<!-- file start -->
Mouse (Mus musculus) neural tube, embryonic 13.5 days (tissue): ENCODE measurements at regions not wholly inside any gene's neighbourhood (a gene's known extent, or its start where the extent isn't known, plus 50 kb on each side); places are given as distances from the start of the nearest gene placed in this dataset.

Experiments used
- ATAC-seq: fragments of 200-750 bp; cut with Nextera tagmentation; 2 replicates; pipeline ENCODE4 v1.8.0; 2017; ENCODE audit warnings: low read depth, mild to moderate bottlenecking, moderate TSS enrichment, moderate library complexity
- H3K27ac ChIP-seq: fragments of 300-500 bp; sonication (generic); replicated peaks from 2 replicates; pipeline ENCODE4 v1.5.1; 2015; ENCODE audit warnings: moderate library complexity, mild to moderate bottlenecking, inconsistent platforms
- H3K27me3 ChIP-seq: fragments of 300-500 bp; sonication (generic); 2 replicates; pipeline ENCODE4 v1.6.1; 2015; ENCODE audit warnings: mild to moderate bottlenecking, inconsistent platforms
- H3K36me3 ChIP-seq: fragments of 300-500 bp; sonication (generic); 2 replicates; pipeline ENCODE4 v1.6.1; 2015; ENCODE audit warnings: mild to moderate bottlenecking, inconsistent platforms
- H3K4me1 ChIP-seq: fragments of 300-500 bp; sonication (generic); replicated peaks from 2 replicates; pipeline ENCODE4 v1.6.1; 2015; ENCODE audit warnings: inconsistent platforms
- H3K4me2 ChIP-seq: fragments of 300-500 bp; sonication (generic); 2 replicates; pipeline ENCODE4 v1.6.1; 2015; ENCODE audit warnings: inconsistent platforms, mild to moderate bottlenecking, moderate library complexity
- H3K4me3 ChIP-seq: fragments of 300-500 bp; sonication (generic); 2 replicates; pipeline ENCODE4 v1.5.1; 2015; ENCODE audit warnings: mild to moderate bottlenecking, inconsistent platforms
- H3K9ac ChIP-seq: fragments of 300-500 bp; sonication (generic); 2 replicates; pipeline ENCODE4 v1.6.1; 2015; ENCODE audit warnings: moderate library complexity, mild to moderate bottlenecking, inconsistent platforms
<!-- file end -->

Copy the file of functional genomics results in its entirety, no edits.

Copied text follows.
Mouse (Mus musculus) neural tube, embryonic 13.5 days (tissue): ENCODE measurements at regions not wholly inside any gene's neighbourhood (a gene's known extent, or its start where the extent isn't known, plus 50 kb on each side); places are given as distances from the start of the nearest gene placed in this dataset.

Experiments used
- ATAC-seq: fragments of 200-750 bp; cut with Nextera tagmentation; 2 replicates; pipeline ENCODE4 v1.8.0; 2017; ENCODE audit warnings: low read depth, mild to moderate bottlenecking, moderate TSS enrichment, moderate library complexity
- H3K27ac ChIP-seq: fragments of 300-500 bp; sonication (generic); replicated peaks from 2 replicates; pipeline ENCODE4 v1.5.1; 2015; ENCODE audit warnings: moderate library complexity, mild to moderate bottlenecking, inconsistent platforms
- H3K27me3 ChIP-seq: fragments of 300-500 bp; sonication (generic); 2 replicates; pipeline ENCODE4 v1.6.1; 2015; ENCODE audit warnings: mild to moderate bottlenecking, inconsistent platforms
- H3K36me3 ChIP-seq: fragments of 300-500 bp; sonication (generic); 2 replicates; pipeline ENCODE4 v1.6.1; 2015; ENCODE audit warnings: mild to moderate bottlenecking, inconsistent platforms
- H3K4me1 ChIP-seq: fragments of 300-500 bp; sonication (generic); replicated peaks from 2 replicates; pipeline ENCODE4 v1.6.1; 2015; ENCODE audit warnings: inconsistent platforms
- H3K4me2 ChIP-seq: fragments of 300-500 bp; sonication (generic); 2 replicates; pipeline ENCODE4 v1.6.1; 2015; ENCODE audit warnings: inconsistent platforms, mild to moderate bottlenecking, moderate library complexity
- H3K4me3 ChIP-seq: fragments of 300-500 bp; sonication (generic); 2 replicates; pipeline ENCODE4 v1.5.1; 2015; ENCODE audit warnings: mild to moderate bottlenecking, inconsistent platforms
- H3K9ac ChIP-seq: fragments of 300-500 bp; sonication (generic); 2 replicates; pipeline ENCODE4 v1.6.1; 2015; ENCODE audit warnings: moderate library complexity, mild to moderate bottlenecking, inconsistent platforms